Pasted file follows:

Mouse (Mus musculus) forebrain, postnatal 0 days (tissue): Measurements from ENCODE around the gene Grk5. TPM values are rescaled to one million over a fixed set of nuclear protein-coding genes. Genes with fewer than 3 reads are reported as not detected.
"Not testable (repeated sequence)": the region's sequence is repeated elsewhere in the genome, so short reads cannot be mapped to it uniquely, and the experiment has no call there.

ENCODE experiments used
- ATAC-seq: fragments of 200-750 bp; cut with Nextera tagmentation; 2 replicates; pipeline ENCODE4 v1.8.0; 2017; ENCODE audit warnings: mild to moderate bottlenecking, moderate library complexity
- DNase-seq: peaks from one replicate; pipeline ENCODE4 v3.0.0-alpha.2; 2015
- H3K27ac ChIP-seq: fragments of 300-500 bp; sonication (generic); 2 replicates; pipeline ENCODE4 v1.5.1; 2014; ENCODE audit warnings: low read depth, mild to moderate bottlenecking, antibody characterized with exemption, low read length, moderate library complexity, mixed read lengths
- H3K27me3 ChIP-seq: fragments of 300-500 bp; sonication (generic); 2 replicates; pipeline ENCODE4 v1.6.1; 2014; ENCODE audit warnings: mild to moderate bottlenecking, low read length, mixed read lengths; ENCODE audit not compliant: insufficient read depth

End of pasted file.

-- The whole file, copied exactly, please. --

Mouse (Mus musculus) forebrain, postnatal 0 days (tissue): Measurements from ENCODE around the gene Grk5. TPM values are rescaled to one million over a fixed set of nuclear protein-coding genes. Genes with fewer than 3 reads are reported as not detected.
"Not testable (repeated sequence)": the region's sequence is repeated elsewhere in the genome, so short reads cannot be mapped to it uniquely, and the experiment has no call there.

ENCODE experiments used
- ATAC-seq: fragments of 200-750 bp; cut with Nextera tagmentation; 2 replicates; pipeline ENCODE4 v1.8.0; 2017; ENCODE audit warnings: mild to moderate bottlenecking, moderate library complexity
- DNase-seq: peaks from one replicate; pipeline ENCODE4 v3.0.0-alpha.2; 2015
- H3K27ac ChIP-seq: fragments of 300-500 bp; sonication (generic); 2 replicates; pipeline ENCODE4 v1.5.1; 2014; ENCODE audit warnings: low read depth, mild to moderate bottlenecking, antibody characterized with exemption, low read length, moderate library complexity, mixed read lengths
- H3K27me3 ChIP-seq: fragments of 300-500 bp; sonication (generic); 2 replicates; pipeline ENCODE4 v1.6.1; 2014; ENCODE audit warnings: mild to moderate bottlenecking, low read length, mixed read lengths; ENCODE audit not compliant: insufficient read depth